image courtesy of thetechchef.net
A majority of talented, amazing food writers struggle mightily just to get their name out there, let alone their words. The Internet has made that job slightly easier, but it's still a very tough road filled with unknowns, should have beens’ or wishes that won't become a reality. But every once and a while, someone manages to break free from the group, and somehow - whether it's by luck or talent - rarely both, becomes a success. With success comes scrutiny, and in the food blogosphere, ‘The Food Babe’ is facing a great deal of both.
Her name is Vani Hari, or as she is known to followers, 'The Food Babe'. That's her in the image above. Like most things in life, what goes up must eventually come down, and right now, Ms. Hari is experiencing a serious public relations (pr) crisis, or as I like to call it, a pr shit storm. You can read a few examples of what's going on here.
Ms. Hari has built a food blog and a massive, devoted following of ‘food babes’. She regularly reports "scientific facts" on many of the foods we like to eat on her site. She is also a huge proponent of the word ‘toxins’, and uses it liberally whenever she describes foods or products that may not be good for us. She has also been accused of being a massive fraud.
If you wish to be frightened by just about anything you put into your mouth including your own saliva, then go take a look at her site. Or read her interviews. Or see her perpetrating a great deal of false shit live on Dr. Oz.
I am absolutely not in the business of tearing down others who want to talk about food and make some money while doing it. I do, however, believe she has crossed a line between providing people with good nutrition information and creating a great deal of unnecessary alarm based on unsubstantiated scientific claims.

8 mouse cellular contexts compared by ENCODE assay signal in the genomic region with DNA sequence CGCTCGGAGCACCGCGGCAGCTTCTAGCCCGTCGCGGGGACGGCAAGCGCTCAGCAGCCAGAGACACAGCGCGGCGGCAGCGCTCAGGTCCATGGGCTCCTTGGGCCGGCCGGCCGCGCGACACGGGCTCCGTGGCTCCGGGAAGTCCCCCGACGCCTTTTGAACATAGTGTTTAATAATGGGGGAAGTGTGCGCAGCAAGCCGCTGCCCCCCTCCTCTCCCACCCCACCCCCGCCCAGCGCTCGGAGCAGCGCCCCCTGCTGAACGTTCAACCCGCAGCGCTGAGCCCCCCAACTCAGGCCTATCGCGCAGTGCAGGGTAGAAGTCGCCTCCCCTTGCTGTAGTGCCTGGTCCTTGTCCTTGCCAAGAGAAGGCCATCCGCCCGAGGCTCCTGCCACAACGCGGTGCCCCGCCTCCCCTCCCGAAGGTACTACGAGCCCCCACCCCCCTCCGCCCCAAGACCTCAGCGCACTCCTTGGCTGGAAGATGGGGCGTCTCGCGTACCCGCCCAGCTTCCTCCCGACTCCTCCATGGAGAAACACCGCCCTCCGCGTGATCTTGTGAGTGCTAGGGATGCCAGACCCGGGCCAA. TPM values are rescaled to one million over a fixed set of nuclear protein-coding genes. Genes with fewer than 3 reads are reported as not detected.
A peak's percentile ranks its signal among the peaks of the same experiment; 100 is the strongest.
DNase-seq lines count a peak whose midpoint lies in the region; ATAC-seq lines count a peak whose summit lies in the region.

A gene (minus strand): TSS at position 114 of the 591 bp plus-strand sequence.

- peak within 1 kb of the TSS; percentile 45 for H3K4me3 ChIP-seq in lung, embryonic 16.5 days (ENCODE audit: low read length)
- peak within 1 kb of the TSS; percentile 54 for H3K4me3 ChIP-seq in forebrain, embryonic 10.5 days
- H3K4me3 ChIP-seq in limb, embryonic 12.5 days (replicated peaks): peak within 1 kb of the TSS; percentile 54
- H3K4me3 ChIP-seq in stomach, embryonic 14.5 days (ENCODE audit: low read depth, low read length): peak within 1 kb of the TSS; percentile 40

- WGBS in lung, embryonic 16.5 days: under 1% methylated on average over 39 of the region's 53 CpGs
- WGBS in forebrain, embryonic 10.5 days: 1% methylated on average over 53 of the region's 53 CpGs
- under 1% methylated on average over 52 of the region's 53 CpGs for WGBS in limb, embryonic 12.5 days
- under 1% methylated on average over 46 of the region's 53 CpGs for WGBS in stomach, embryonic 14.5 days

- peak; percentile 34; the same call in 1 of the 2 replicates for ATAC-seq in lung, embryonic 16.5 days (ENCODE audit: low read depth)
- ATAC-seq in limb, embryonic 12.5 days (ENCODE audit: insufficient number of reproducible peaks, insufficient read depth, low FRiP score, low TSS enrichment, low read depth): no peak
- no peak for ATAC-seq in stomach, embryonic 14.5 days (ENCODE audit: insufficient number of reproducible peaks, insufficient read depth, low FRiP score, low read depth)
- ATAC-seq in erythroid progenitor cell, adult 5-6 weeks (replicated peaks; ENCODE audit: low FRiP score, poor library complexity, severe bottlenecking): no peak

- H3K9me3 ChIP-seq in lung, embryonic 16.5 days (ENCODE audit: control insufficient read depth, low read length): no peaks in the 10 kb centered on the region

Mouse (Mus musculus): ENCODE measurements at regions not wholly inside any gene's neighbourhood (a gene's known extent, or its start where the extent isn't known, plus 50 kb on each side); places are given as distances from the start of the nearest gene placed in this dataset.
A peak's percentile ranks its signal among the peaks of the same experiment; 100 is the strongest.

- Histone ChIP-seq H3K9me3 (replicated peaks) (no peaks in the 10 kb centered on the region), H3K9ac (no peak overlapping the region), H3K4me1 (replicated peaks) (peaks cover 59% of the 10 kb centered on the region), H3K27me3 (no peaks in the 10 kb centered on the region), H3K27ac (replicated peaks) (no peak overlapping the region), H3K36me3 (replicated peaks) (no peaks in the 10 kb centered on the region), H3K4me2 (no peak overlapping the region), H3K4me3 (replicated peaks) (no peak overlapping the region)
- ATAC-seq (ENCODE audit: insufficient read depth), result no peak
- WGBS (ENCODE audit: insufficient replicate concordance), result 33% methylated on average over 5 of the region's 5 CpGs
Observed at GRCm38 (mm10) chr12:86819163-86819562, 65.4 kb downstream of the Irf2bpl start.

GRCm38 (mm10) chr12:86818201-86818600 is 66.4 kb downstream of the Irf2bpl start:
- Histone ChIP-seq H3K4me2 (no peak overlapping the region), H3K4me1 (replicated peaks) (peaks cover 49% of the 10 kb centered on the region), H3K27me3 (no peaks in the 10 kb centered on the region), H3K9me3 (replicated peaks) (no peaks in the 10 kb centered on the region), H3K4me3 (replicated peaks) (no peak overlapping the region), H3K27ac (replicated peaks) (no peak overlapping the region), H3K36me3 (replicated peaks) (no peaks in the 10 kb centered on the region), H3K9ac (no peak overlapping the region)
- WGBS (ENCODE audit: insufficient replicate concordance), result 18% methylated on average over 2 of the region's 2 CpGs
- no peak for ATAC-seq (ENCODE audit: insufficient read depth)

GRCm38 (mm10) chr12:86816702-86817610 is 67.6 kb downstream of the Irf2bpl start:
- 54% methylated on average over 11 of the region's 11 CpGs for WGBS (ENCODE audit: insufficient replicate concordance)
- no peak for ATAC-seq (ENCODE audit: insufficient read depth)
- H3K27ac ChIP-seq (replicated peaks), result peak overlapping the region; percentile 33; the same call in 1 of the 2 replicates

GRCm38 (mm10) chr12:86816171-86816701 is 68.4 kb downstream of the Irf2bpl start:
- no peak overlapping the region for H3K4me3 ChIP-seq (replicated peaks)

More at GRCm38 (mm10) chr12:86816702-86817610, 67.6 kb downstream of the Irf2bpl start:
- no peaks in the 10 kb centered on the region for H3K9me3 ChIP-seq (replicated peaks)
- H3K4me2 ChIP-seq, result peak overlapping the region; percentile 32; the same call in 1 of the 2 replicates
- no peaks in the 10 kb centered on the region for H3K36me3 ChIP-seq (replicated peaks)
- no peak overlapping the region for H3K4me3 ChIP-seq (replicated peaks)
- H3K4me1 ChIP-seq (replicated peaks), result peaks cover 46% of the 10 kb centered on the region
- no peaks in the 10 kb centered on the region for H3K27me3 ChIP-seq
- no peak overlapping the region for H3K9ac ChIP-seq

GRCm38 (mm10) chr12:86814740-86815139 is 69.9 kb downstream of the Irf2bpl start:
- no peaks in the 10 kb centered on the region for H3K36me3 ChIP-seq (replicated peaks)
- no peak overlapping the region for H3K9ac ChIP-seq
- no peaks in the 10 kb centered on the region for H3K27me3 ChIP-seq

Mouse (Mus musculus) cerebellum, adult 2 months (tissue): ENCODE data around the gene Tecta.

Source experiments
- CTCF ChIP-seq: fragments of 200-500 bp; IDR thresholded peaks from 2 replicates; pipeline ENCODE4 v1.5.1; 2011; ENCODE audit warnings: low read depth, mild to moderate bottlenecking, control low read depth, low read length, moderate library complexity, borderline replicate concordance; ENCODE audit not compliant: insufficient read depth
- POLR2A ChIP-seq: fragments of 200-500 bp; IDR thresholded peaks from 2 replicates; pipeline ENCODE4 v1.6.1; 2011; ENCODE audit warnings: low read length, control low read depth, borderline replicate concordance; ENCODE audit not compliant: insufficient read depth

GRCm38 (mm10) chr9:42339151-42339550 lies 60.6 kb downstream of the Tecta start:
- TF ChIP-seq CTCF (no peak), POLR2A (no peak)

I also find her willingness to go out of her way to frighten people into some sort of food submission despicable and detestable. Here’s one example of Ms. Hari’s "food rules" from her site: "If a third grader can't pronounce it, don't eat it."
A response to that rule, courtesy of Yvette d'Entremont, editor of Science Babe food site - which was created as a direct response to the many false scientific claims made on The Food Babe website: "Don't base your diet on the pronunciation skills of an eight-year-old."
You have to love or at least smile at that response. I'll even add to that by saying something we already know which is do not believe everything you read on the internet. But even that advice is akin to talking louder at someone who has a hearing disability.
The rise and possible fall of people like Vani Hari just goes to show you how dangerous food fads have become. What’s worse is that it shows how quickly people believe something as long as it's backed by some pseudo-scientific fact, plucked from a dubious report, to give the claim a very, very thin layer of credibility.
Sometimes I get quite discouraged with what's happening in this age of ‘got-to-know-now’ instant information, particularly when it comes to what we eat. Have we reaching a tipping point of too much information and not enough facts?
The Food Babe certainly didn’t think so, and look at her now.